“Thomas Jefferson didn’t believe in miraculous things,” my high school history teacher told us. “He rewrote the gospels, taking out all the miraculous events.”
I went home and looked it up – there it was: a miracle-less version of the gospel. I remember thinking how boring the whole thing was. And then I got to the end (it’s a little long, but it’s worth it):
And about the ninth hour Jesus cried with a loud voice, saying, Eli, Eli, lama sabachthani? that is to say, My God, my God, why hast thou forsaken me?
Some of them that stood there, when they heard that, said, This man calleth for Elijah.
And straightway one of them ran, and took a sponge, and filled it with vinegar, and put it on a reed, and gave him to drink.
The rest said, Let him be, let us see whether Elijah will come to save him.
Jesus, when he had cried out again with a loud voice, yielded up the ghost.
And many women were there beholding afar off, which followed Jesus from Galilee, ministering unto him:
Among which was Mary Magdalene, and Mary the mother of James and Joseph, and the mother of Zebedee’s sons.
The Jews therefore, because it was the day of preparation, that the bodies should not remain upon the cross on the sabbath, (for that sabbath was an high day,) besought Pilate that their legs might be broken, and that they might be taken away.
Then came the soldiers, and brake the legs of the first, and of the other which was crucified with him.
But when they came to Jesus, and saw that he was dead already, they brake not his legs:
But one of the soldiers with a spear pierced his side, and forthwith came there out blood and water.
And after this Joseph of Arimathaea, being a disciple of Jesus, but secretly for fear of the Jews, besought Pilate that he might take away the body of Jesus: and Pilate gave him leave. He came therefore, and took the body of Jesus.
And there came also Nicodemus, which at the first came to Jesus by night, and brought a mixture of myrrh and aloes, about an hundred pound weight.
Then took they the body of Jesus, and wound it in linen cloths with the spices, as the manner of the Jews is to bury.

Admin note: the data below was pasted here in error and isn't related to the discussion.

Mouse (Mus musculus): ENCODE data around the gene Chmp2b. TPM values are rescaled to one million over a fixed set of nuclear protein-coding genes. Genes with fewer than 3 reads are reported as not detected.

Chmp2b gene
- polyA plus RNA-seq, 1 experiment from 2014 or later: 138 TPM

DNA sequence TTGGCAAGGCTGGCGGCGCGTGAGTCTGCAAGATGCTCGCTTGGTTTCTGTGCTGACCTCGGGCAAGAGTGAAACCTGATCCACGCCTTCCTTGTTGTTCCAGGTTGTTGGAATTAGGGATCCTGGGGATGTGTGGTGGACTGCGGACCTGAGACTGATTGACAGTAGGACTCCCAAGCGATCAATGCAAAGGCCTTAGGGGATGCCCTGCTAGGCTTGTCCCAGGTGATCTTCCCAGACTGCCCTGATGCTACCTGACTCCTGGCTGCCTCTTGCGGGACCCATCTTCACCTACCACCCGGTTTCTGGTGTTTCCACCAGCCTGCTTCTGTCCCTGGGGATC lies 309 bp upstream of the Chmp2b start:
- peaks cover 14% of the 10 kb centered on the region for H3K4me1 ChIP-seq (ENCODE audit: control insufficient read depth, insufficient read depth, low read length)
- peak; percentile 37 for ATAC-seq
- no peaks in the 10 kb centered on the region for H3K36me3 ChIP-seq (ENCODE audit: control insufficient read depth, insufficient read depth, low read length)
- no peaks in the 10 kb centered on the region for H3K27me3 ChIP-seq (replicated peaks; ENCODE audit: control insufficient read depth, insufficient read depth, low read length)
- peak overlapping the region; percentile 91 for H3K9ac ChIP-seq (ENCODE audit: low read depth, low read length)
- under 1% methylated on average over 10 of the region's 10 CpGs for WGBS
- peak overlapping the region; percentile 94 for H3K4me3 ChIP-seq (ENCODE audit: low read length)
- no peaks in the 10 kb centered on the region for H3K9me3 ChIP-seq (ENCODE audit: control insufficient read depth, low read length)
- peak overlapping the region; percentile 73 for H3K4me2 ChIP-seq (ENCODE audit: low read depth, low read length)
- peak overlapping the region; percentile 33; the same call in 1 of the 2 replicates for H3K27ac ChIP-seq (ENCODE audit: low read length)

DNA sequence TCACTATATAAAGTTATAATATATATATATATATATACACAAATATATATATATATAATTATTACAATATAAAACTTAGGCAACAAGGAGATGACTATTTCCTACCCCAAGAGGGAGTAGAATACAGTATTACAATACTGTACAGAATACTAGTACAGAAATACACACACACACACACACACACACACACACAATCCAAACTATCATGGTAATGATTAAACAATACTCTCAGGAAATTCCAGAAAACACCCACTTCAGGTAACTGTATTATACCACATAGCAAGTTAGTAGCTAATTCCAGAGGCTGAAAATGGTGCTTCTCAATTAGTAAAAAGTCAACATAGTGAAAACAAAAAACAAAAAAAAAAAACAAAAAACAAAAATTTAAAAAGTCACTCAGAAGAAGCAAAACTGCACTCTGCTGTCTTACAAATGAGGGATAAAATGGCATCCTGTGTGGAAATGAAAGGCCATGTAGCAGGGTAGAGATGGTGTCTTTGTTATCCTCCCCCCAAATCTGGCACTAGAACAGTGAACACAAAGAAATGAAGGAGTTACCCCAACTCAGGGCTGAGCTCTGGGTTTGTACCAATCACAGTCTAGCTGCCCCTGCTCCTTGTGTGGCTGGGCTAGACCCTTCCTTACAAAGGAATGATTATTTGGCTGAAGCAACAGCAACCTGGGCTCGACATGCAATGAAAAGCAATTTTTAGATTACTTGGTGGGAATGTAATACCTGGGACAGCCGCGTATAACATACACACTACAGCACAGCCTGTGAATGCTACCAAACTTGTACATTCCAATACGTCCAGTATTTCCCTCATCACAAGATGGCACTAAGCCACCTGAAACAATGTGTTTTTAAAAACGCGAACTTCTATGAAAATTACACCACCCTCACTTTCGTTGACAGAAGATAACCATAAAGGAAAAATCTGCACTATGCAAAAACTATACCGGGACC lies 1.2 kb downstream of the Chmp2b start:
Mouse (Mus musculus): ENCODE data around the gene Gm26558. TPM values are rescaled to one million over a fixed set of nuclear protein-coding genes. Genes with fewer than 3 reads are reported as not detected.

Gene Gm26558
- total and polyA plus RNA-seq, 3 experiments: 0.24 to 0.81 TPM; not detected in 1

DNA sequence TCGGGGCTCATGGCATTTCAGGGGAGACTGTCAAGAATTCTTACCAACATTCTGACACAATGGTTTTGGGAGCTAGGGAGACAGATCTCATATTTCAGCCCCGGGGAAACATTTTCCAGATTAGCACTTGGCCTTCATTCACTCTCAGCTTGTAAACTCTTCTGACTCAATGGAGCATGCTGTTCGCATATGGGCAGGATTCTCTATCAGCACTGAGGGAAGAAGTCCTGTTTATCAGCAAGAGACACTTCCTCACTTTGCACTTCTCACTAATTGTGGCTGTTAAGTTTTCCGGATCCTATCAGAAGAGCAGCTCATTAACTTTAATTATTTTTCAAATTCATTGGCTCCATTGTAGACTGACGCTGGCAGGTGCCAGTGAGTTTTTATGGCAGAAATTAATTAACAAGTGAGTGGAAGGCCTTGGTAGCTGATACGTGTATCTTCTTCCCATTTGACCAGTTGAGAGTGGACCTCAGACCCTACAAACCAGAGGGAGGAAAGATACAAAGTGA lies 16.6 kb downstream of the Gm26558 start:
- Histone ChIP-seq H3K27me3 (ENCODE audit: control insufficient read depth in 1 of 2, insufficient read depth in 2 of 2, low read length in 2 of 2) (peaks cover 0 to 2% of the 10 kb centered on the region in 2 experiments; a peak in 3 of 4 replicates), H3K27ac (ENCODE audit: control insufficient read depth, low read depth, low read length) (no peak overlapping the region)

Now in the place where he was crucified there was a garden; and in the garden a new sepulchre, wherein was never man yet laid.
There laid they Jesus,
And rolled a great stone to the door of the sepulchre, and departed.
I have never felt the power of Christ’s sacrifice until that point. Tears streamed down my face, and I realized for the first time that, if this Jeffersonian take were true, all was meaningless. I had never seen such hopelessness. There was no good, no hope, no joy.
It took complete absence of hope to show me the magnitude of Christ’s sacrifice, and it gave just a glimpse of what life would be like if we really were left with nothing to look towards.
I remind myself of this when all I can hear, all I can feel, is Eli, Eli, lama sabachthani? The Psalms cry out to God in pain, in suffering. They do not make excuses or pretend that the suffering is less than it is. They call it what it is: horrible.
And then the Psalmists remember what God has told them. They remember what God has shown Himself to be.
A friend set this Psalm for me to sing at my senior recital. I chose it then because I knew what it was like to be in a dark stage of life, and now the light had dawned bright and warm. Every time I read it, now that I have been in another dark place (I almost wrote “somewhat dark,” but who am I kidding? If the Psalmists don’t pretend everything’s okay, maybe I shouldn’t either.), I am reminded of the hope I have in Christ.
I cried out to God for help;
I cried out to God to hear me.
2 When I was in distress, I sought the Lord;
at night I stretched out untiring hands,
and I would not be comforted.
3 I remembered you, God, and I groaned;
I meditated, and my spirit grew faint.[b]
4 You kept my eyes from closing;
I was too troubled to speak.
5 I thought about the former days,
the years of long ago;
6 I remembered my songs in the night.
My heart meditated and my spirit asked:
7 “Will the Lord reject forever?
Will he never show his favor again?
8 Has his unfailing love vanished forever?
Has his promise failed for all time?
9 Has God forgotten to be merciful?
Has he in anger withheld his compassion? ”
10 Then I thought, “To this I will appeal:
the years when the Most High stretched out his right hand.
11 I will remember the deeds of the Lord;
yes, I will remember your miracles of long ago.
12 I will consider all your works
and meditate on all your mighty deeds.”
13 Your ways, God, are holy.
What god is as great as our God?
14 You are the God who performs miracles;
you display your power among the peoples.
15 With your mighty arm you redeemed your people,
the descendants of Jacob and Joseph.
16 The waters saw you, God,
the waters saw you and writhed;
the very depths were convulsed.
17 The clouds poured down water,
the heavens resounded with thunder;
your arrows flashed back and forth.
18 Your thunder was heard in the whirlwind,
your lightning lit up the world;
the earth trembled and quaked.
19 Your path led through the sea,
your way through the mighty waters,
though your footprints were not seen.
20 You led your people like a flock
by the hand of Moses and Aaron.